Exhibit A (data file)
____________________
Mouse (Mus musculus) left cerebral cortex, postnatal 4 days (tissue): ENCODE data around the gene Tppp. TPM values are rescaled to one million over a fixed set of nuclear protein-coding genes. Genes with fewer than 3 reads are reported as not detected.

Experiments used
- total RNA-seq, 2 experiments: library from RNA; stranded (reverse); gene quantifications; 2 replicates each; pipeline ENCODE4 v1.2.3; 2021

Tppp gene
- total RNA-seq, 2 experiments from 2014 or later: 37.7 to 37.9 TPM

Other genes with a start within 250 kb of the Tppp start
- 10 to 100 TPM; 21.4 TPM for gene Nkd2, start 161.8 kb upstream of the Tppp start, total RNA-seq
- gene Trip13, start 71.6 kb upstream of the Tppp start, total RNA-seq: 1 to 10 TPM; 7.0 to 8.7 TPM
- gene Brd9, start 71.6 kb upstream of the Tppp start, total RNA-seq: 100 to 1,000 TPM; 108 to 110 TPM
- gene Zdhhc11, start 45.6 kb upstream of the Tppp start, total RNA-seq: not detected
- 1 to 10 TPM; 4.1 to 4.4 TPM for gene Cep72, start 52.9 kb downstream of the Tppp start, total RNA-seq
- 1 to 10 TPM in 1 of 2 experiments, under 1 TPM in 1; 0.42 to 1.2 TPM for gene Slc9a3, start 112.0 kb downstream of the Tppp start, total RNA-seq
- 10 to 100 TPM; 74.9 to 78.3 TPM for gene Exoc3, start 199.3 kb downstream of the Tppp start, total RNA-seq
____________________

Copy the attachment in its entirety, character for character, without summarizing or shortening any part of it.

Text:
Mouse (Mus musculus) left cerebral cortex, postnatal 4 days (tissue): ENCODE data around the gene Tppp. TPM values are rescaled to one million over a fixed set of nuclear protein-coding genes. Genes with fewer than 3 reads are reported as not detected.

Experiments used
- total RNA-seq, 2 experiments: library from RNA; stranded (reverse); gene quantifications; 2 replicates each; pipeline ENCODE4 v1.2.3; 2021

Tppp gene
- total RNA-seq, 2 experiments from 2014 or later: 37.7 to 37.9 TPM

Other genes with a start within 250 kb of the Tppp start
- 10 to 100 TPM; 21.4 TPM for gene Nkd2, start 161.8 kb upstream of the Tppp start, total RNA-seq
- gene Trip13, start 71.6 kb upstream of the Tppp start, total RNA-seq: 1 to 10 TPM; 7.0 to 8.7 TPM
- gene Brd9, start 71.6 kb upstream of the Tppp start, total RNA-seq: 100 to 1,000 TPM; 108 to 110 TPM
- gene Zdhhc11, start 45.6 kb upstream of the Tppp start, total RNA-seq: not detected
- 1 to 10 TPM; 4.1 to 4.4 TPM for gene Cep72, start 52.9 kb downstream of the Tppp start, total RNA-seq
- 1 to 10 TPM in 1 of 2 experiments, under 1 TPM in 1; 0.42 to 1.2 TPM for gene Slc9a3, start 112.0 kb downstream of the Tppp start, total RNA-seq
- 10 to 100 TPM; 74.9 to 78.3 TPM for gene Exoc3, start 199.3 kb downstream of the Tppp start, total RNA-seq